by Scott J. Bloch
Three University of Kansas professors—Paul Courtney, Chester Whelan, and Frederick Marin—teach a popular but controversial course in humanities called The Humanities Integration Program, also known as HIP. Bernard Kennisbaum, an honors student in competition for the Fulbright Scholarship, is recruited by the school’s chancellor to attend the HIP program and divulge information about the teaching techniques of its professors. Using the Fulbright and the offer of a stipend as an incentive, the chancellor convinces Bernard to report on the activities of HIP. “We simply want your impressions of HIP, the teachers, students, the academics.” The proposition puts Bernard in the middle of the program and close to the Botticelli-like Apryl, with whom he is enthralled. Bernard becomes friends with students who are a part of HIP, and he uncovers more than he could have ever imagined.
This novel is an absolute joy to read. It is filled with references to great literature. Quotes from writers and thinkers such as Plato, Shakespeare, and Aristotle make their way into delightful puns. In fact, as Bernard progresses through the HIP courses, readers are taken back to those profound writings encountered during university studies. The plot is filled with surprising twists that keep readers interested until the end. Bloch is a master storyteller who has created an excellent work that makes the reader consider such questions as “What is truth?” and “What is the purpose of education?” His use of the classics in the conversations between students, usually in puns, is delightful. The lecture scenes are a nice review of those great thinkers and writers of antiquity. This novel will have readers wanting to start reading it again as soon as the last page is finished.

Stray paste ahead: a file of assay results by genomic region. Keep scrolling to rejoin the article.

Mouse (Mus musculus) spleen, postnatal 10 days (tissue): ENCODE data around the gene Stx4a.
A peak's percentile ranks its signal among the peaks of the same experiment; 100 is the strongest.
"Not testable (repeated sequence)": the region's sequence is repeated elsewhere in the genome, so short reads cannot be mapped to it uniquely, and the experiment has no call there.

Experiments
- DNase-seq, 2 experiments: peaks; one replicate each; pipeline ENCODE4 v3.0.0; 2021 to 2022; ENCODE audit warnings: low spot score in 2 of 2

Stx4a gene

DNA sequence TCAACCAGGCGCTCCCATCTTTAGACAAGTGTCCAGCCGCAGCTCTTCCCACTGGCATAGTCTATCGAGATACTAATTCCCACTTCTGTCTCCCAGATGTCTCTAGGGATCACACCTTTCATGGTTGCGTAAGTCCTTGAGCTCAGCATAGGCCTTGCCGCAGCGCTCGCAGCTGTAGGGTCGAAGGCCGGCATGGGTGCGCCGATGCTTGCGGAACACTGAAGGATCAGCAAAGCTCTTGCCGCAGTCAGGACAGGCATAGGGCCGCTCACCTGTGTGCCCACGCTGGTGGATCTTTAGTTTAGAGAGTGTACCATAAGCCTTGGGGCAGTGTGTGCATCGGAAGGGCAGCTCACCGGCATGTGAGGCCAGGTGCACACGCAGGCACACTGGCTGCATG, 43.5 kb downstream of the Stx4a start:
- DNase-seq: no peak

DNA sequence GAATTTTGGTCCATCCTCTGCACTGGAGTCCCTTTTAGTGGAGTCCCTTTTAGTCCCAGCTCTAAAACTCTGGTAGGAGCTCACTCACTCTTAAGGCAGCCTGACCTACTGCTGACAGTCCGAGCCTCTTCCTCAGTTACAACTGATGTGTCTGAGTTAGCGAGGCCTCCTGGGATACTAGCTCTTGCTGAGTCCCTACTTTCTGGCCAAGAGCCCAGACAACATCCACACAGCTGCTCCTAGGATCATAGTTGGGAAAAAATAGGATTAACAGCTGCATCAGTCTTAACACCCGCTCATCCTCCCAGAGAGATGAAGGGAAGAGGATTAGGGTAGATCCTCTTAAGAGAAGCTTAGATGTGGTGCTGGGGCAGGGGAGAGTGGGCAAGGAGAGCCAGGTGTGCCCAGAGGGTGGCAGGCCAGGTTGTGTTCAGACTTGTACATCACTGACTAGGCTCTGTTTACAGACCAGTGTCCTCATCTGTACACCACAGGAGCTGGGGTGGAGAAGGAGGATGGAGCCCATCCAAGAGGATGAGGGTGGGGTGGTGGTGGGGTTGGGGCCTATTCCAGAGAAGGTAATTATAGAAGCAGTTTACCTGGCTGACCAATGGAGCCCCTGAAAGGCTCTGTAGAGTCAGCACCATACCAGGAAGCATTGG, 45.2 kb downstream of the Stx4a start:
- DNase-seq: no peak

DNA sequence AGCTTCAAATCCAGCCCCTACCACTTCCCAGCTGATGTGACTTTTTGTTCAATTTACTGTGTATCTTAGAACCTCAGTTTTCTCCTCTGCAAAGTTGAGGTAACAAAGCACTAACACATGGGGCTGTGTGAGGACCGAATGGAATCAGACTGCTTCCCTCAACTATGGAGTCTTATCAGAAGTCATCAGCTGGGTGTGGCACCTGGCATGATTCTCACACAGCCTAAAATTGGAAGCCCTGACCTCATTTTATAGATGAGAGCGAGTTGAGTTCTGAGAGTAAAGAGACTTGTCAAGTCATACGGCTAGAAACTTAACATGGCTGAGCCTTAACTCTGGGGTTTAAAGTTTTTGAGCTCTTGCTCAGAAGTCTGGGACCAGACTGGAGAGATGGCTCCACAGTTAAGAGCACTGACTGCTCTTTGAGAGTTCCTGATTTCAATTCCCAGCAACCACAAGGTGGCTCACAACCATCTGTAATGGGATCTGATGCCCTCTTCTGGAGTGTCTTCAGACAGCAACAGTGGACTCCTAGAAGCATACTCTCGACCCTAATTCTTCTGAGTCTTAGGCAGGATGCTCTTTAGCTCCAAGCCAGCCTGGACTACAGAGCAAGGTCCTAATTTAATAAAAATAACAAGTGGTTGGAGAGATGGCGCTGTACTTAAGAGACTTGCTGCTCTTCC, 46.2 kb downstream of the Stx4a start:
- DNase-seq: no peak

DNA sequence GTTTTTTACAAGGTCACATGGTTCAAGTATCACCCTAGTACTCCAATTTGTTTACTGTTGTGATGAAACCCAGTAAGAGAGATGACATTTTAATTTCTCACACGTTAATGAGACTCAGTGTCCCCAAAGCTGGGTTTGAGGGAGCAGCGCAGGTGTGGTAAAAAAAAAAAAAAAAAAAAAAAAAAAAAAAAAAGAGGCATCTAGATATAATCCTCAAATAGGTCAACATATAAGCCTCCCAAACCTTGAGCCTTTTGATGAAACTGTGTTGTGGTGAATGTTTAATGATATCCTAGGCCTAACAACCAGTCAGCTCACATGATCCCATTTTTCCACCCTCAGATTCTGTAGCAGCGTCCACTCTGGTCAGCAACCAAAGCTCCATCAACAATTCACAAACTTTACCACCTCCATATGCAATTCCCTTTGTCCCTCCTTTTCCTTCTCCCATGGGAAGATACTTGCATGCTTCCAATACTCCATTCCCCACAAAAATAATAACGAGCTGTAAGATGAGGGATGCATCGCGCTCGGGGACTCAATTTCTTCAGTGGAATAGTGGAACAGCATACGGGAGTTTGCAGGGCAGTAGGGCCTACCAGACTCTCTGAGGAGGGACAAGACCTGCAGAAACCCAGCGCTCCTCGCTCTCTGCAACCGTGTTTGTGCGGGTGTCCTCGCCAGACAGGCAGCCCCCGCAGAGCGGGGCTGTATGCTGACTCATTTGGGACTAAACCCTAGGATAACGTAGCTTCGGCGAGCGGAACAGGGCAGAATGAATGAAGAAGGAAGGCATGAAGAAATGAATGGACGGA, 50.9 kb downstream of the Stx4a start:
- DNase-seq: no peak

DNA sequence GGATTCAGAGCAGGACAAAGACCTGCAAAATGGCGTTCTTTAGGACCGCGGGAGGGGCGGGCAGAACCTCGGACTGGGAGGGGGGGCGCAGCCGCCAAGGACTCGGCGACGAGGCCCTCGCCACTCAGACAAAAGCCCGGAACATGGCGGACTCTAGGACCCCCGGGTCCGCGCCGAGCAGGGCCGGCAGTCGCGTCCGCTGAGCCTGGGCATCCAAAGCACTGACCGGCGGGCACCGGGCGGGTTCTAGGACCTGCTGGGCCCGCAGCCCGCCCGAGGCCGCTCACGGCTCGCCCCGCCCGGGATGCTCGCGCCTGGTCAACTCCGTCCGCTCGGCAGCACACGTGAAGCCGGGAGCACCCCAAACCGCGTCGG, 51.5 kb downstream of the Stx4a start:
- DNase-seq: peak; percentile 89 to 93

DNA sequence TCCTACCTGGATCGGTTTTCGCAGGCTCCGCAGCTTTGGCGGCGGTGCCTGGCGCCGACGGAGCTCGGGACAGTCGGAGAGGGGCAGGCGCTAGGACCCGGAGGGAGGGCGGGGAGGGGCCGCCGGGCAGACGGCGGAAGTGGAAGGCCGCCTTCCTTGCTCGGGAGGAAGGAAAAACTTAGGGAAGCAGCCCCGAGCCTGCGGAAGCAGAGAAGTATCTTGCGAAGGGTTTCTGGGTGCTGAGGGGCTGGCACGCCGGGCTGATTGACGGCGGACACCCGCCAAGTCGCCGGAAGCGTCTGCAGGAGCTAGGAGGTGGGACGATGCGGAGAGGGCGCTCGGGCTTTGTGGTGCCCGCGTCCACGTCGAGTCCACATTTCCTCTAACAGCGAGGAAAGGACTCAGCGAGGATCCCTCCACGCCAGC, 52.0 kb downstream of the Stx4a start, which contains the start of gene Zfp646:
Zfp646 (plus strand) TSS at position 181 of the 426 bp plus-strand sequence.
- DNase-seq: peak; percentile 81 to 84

RECOMMENDED by the US Review
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